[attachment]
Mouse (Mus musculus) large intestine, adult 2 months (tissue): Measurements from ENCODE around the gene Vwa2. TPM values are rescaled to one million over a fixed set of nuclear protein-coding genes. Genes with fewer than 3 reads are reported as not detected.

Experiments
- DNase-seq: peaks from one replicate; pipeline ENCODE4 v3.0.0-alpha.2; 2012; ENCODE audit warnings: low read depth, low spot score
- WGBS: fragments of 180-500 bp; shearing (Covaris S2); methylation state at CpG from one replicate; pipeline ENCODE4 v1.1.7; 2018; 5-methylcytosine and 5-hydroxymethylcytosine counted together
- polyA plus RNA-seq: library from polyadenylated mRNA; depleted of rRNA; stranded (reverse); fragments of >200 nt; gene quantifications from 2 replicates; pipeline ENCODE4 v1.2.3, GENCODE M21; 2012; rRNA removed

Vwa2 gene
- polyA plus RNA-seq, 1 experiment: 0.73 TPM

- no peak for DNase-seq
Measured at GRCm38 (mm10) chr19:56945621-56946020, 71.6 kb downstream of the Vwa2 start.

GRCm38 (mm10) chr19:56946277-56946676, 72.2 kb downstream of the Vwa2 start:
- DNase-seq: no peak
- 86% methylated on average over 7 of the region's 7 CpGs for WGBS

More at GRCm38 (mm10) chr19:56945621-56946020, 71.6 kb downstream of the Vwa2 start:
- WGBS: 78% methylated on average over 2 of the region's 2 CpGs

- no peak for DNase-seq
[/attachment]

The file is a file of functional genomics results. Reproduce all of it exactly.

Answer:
Mouse (Mus musculus) large intestine, adult 2 months (tissue): Measurements from ENCODE around the gene Vwa2. TPM values are rescaled to one million over a fixed set of nuclear protein-coding genes. Genes with fewer than 3 reads are reported as not detected.

Experiments
- DNase-seq: peaks from one replicate; pipeline ENCODE4 v3.0.0-alpha.2; 2012; ENCODE audit warnings: low read depth, low spot score
- WGBS: fragments of 180-500 bp; shearing (Covaris S2); methylation state at CpG from one replicate; pipeline ENCODE4 v1.1.7; 2018; 5-methylcytosine and 5-hydroxymethylcytosine counted together
- polyA plus RNA-seq: library from polyadenylated mRNA; depleted of rRNA; stranded (reverse); fragments of >200 nt; gene quantifications from 2 replicates; pipeline ENCODE4 v1.2.3, GENCODE M21; 2012; rRNA removed

Vwa2 gene
- polyA plus RNA-seq, 1 experiment: 0.73 TPM

- no peak for DNase-seq
Measured at GRCm38 (mm10) chr19:56945621-56946020, 71.6 kb downstream of the Vwa2 start.

GRCm38 (mm10) chr19:56946277-56946676, 72.2 kb downstream of the Vwa2 start:
- DNase-seq: no peak
- 86% methylated on average over 7 of the region's 7 CpGs for WGBS

More at GRCm38 (mm10) chr19:56945621-56946020, 71.6 kb downstream of the Vwa2 start:
- WGBS: 78% methylated on average over 2 of the region's 2 CpGs

- no peak for DNase-seq